In my column at Foreign Policy, I discuss how endgame bargaining between Qaddafi and Libya's rebels will likely proceed. I also review Counterstrike, a new book from New York Times reporters Eric Schmitt and Thom Shanker.
Time for bargaining in Libya
Libya's rebels seem to finally be closing in on Col. Muammar al-Qaddafi. According to the New York Times, rebels in the west, which used to be the more reliably pro-Qaddafi region of the country, have moved into two towns just west and south of Tripoli. Should the rebels complete the capture of Zawiyah along the road to Tunisia and Gheran to the south, Qaddafi's final redoubt in the capital would be cut off. In a scene harkening back to Stalingrad in early 1943, Qaddafi exhorted his remaining followers to resist from the far end of a scratchy and barely audible landline, exclaiming that "[t]he blood of martyrs is fuel for the battlefield."
If Qaddafi's future now looks bleak, it should be no surprise to find him now open to a negotiated end to the war. Indeed, Reuters reported that a U.N. envoy had arrived in Tunisia and was meeting with Libyan government and rebel representatives at an island resort. But both Qaddafi and the rebels denied that they were bargaining. In spite of the denials, the bargaining for Libya may be imminent.
How Wars End, by Dan Reiter, a political science professor at Emory University, provides a useful guide for what we should expect from Libya's endgame. According to Reiter, how a war ends is a function of bargaining: the arrival of additional information -- usually from the battlefield -- that changes each sides' bargaining calculations, and each sides' calculations about the enforceability of a possible settlement. In the case of Libya, shifting battlefield fortunes, combined with uncertainty over Qaddafi's postwar status, have so far made negotiations unworkable and have thus prolonged the war.
Reiter points out that if combatants knew in advance how a war would turn out or if they agreed in advance on the relative military balance, actual fighting would be unnecessary: the two sides could simply skip to the surrender ceremony. But war involves large servings of uncertainty, chance, and miscalculation, which decision-makers on all sides gamble will work in their favor. Libya's war has been especially confusing in all of these dimensions. From the start, there has been deep uncertainty over the loyalty of Qaddafi's followers, the ability of the rebels to organize military units, the utility of NATO's air campaign, and the capacity of all sides to adapt to rapidly changing circumstances. With such uncertainty, and with battlefield outcomes swinging back and forth, it is no surprise the conflict has lasted as long as it has without any serious attempts at bargaining. Both sides have felt good reason to believe that their persistence would eventually pay off.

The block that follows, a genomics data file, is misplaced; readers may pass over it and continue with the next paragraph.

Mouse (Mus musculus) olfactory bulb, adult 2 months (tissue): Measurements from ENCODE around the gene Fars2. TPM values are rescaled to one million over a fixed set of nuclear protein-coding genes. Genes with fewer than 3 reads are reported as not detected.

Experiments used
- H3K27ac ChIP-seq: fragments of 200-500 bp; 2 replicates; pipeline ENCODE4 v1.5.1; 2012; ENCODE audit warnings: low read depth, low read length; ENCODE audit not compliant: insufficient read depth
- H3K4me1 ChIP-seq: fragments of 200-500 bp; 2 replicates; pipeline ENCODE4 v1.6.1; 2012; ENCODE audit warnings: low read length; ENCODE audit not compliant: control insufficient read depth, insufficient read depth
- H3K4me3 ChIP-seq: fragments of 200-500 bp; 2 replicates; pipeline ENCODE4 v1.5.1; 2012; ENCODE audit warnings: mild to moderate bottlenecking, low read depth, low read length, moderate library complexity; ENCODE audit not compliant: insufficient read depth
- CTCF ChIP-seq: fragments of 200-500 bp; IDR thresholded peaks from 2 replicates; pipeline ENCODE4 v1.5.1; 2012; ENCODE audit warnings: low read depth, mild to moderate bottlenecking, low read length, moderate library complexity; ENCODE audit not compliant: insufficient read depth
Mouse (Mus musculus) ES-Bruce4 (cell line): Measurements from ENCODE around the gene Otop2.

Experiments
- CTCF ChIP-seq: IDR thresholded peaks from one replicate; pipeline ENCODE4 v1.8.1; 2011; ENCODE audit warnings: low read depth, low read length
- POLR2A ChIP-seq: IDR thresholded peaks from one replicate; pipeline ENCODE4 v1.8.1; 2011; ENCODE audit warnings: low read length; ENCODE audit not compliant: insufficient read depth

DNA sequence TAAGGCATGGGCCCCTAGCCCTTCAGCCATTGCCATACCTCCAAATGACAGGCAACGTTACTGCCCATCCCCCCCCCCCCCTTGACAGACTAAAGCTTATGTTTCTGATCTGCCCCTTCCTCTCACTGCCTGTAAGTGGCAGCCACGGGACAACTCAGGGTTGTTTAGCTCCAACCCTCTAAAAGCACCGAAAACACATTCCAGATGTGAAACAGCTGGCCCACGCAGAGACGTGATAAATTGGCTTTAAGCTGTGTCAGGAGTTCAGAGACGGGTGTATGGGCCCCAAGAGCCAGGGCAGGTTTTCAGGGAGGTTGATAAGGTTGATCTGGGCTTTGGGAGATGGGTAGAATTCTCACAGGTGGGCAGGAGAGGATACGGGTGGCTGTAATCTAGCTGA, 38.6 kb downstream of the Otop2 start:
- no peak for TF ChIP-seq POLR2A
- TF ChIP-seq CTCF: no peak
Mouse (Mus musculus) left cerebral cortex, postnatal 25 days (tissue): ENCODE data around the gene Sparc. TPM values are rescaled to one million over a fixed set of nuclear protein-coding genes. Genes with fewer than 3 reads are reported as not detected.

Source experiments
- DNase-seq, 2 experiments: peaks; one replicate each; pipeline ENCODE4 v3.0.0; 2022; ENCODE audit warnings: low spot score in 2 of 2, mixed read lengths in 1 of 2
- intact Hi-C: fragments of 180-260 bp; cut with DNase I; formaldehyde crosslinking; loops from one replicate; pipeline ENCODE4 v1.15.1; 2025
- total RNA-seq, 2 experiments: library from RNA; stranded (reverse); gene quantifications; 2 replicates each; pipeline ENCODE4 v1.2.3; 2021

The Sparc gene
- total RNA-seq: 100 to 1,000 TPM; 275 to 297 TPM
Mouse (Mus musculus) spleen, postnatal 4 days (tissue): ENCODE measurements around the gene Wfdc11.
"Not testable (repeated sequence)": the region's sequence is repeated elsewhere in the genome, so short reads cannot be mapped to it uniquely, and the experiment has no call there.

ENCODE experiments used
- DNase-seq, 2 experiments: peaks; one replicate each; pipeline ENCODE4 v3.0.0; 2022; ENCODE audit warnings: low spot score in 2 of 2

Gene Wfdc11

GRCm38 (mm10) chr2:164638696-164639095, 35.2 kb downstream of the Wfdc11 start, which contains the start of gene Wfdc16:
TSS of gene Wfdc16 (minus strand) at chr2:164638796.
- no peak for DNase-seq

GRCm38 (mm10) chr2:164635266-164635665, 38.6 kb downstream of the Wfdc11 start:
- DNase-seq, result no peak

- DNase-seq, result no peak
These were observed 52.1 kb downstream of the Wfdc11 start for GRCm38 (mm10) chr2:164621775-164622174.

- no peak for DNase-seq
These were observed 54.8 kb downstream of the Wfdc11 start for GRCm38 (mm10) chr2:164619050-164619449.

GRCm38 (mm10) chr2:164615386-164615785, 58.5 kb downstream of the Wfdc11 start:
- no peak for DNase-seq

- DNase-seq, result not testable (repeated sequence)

With the war now trending their way, the rebels have an incentive to increase their demands on Qaddafi. Conversely, Qaddafi, if he believes he is losing, has an incentive to cut his demands and make a deal, a plea the rebels likely feel they can ignore for now. If the rebels now believe that their winning streak will accelerate, Reiter would predict that they will further ramp up their settlement demands, a result that would prolong the fighting. If, on the other hand, the rebels had some nagging doubts about another reversal in their battlefield fortunes, perhaps caused by a breakdown within their tribal alliance, they might have an incentive to cut a quick deal with Qaddafi.
Reiter's model of war termination also includes the uncertainty surrounding the enforcement of a peace deal. Qaddafi may think it is rational to fight to the end if he didn't trust that an agreement that included amnesty for him would be honored. Likewise, the rebels may so fear Qaddafi's possible return from exile that they prefer continuing the war until he is dead, rather than settle for his exile.
The rebel capture of Zawiyah and Gheran may have finally provided the information both sides have needed to calculate their odds of success. With that information now in hand, serious bargaining over a settlement may now be possible. But only an end that sees the annihilation of Qaddafi and his followers will be reliably self-enforcing, a grisly outcome that can be avoided. There is now an opportunity for outside institutions and leaders to provide some guarantees that could assure both sides that an agreement involving Qaddafi's removal from power and exile will be enforced. The alternative is a lot more unnecessary killing.
Counterstrike hopes we can deter al Qaeda. Maybe, but the war will still go on